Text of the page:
Mobile-first design is a term thrown around a lot in the UI and web design industries, but there often need to be more clarity about what it is and why you should use it.
Mobile-first isn't always easy to implement, and if your website or application also needs to operate on desktop, it can end up looking poor. There are a few considerations we've picked up from designing dozens of mobile-first products that we wanted to share in this article!
Mobile-first Design Strategy: When, Why and How
It's 2022, and users are staunchly intolerant of any user interface design that doesn't look good and work properly on all screen sizes. Whether the user is on a desktop, an iPad, or a mobile phone, they expect their browsing experience to be flawless.
Any designer worth their salt will start creating a new website or application in a platform like Figma or Sketch (or Adobe XD if they're afraid of the "new" options). They need to pick one screen size to determine how everything will come together. Traditionally, this resolution has been 1920x1080 or 1366x768, because that's the size of a desktop monitor or a laptop. This idea was challenged when mobile phones enabled web browsing.
Mobile-first design means that you begin by designing for mobile devices and then expand that to be compatible with tablets, laptops and desktop resolutions. While it will ideally look great on all screen sizes, the first design you create is usually the best.
Mobile devices are by far the most widely used for web browsing and as such, are what designers should begin with. They make up around 60% of all web searches , which has increased from 30% in 2015, so we expect it to rise even more over the next few years.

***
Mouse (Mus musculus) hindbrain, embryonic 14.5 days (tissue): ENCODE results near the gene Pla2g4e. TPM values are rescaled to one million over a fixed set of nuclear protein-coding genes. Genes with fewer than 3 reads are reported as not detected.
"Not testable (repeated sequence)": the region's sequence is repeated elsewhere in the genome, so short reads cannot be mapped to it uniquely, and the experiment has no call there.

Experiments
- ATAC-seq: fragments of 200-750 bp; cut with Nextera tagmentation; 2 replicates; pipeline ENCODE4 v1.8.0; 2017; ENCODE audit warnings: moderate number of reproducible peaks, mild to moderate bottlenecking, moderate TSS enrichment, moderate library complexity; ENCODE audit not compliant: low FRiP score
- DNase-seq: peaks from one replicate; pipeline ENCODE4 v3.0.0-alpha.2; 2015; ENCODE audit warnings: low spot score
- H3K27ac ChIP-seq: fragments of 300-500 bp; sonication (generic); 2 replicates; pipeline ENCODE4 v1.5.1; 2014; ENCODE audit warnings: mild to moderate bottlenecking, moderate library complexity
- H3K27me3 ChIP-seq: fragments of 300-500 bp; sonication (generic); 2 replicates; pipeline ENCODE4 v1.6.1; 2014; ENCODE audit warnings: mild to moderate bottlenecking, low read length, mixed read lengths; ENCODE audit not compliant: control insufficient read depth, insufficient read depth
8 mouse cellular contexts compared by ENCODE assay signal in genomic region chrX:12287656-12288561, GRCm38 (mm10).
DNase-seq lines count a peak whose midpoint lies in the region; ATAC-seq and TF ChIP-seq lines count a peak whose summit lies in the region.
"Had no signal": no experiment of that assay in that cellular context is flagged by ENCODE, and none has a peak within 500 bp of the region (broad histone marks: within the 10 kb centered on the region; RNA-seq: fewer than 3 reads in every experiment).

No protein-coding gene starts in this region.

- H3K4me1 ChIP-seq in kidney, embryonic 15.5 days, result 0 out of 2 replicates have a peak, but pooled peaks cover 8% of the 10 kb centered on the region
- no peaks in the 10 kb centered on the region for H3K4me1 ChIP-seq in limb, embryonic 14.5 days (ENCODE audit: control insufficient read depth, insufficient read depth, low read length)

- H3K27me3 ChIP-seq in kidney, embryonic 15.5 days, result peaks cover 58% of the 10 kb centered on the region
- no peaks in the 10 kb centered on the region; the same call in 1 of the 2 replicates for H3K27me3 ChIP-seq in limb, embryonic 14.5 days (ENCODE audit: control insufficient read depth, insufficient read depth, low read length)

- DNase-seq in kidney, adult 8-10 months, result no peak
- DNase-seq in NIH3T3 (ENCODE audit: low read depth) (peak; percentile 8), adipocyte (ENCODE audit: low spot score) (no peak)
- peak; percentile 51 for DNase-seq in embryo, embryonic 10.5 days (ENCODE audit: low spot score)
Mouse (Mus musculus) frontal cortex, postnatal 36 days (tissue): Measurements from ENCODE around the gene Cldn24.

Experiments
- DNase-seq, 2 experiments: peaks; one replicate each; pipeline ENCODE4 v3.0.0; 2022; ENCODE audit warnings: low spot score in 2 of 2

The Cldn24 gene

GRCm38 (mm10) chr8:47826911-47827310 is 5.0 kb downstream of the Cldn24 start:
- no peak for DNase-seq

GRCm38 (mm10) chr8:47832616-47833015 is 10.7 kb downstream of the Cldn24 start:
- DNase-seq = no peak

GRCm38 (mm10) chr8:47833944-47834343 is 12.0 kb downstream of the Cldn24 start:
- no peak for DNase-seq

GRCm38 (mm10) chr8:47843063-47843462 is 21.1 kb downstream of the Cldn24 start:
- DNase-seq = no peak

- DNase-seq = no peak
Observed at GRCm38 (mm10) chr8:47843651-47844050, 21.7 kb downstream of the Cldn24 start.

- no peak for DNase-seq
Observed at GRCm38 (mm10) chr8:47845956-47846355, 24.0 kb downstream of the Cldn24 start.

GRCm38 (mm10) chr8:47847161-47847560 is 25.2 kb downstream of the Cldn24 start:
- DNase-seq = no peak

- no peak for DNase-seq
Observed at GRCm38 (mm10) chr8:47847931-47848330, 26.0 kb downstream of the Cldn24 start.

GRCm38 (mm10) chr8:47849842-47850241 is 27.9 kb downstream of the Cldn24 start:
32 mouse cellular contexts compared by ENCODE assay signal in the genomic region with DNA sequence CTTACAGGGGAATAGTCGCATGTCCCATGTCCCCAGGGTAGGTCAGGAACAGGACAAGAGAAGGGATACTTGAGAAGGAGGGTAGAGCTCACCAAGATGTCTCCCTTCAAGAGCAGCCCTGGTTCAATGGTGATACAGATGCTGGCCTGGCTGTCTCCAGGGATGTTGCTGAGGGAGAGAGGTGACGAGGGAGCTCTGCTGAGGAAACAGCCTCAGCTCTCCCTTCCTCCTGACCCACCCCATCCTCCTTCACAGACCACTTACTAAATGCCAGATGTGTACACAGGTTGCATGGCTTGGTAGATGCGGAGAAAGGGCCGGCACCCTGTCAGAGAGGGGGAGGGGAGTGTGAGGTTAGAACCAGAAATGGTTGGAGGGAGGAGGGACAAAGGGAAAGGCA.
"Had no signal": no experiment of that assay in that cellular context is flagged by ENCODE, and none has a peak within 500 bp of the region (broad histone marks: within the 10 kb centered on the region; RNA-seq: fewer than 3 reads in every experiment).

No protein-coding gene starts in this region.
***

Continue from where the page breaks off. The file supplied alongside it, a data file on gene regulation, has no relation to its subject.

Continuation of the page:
Importance of mobile-first Design
eCommerce, or any website that sells stuff, is an area where it's essential to have a strong mobile design. Online stores want to make the buying process as quick and easy as possible for customers so they have less time to back out of a purchase. This principle is tied to improving conversion rates, and successful stores will go to long lengths to maximise how many customers purchase.
Mobile-first design ensures that any customer shopping from their phone can find the most relevant products in your online store and decide whether to make a purchase. There are a lot of forces that make mobile experiences feel more difficult, so mobile-first allows a chance to think through these carefully and intentionally.
Any information-based content can benefit from mobile-first design. It can help keep users engaged for longer amounts of time. This is particularly beneficial if you're a blogger who generates revenue from ads or a small business trying to find new clients. By keeping mobile users on your site for longer, you're likely to increase the chance they click on an ad or read something that persuades them to give you their business.
Mobile devices are small and often much more challenging to use than desktops and tablets. A good design that focuses on these less user-friendly devices is essential to keep visitors interested and moving through the conversion process.
Mobile-first is content first
Mobile-first design revolves around the notion that content is key. Designing for smaller screens is all about avoiding clutter and building minimalistic user interfaces so that the user's focus is directed to only the most important things. Only information that is relevant to the user should be featured.
Designing something that looks awesome and is functional for mobile is restricted by the fact that the device is very small, and there's not much bandwidth to work with. As a result, the mobile design can lean towards removing everything that's not "mission critical". This purging often doesn't consider the fact that the content defines the needs of the user and what elements should appear in the UI. Desktop designs have the luxury of including everything. Mobile designs should include tools that are contextually relevant to the content within the view.
For example, a sunglasses eCommerce store desktop design might feature a tall list of filters like face type, price range, brand, purpose and colour. It may also feature a search bar and a ton of white space to make everything look clean. Mobile users will need all of these features but the available real estate is reduced, so the design needs to take a different approach. The point is that the design should always ask, "does a mobile user need this feature" and adjust the UI accordingly.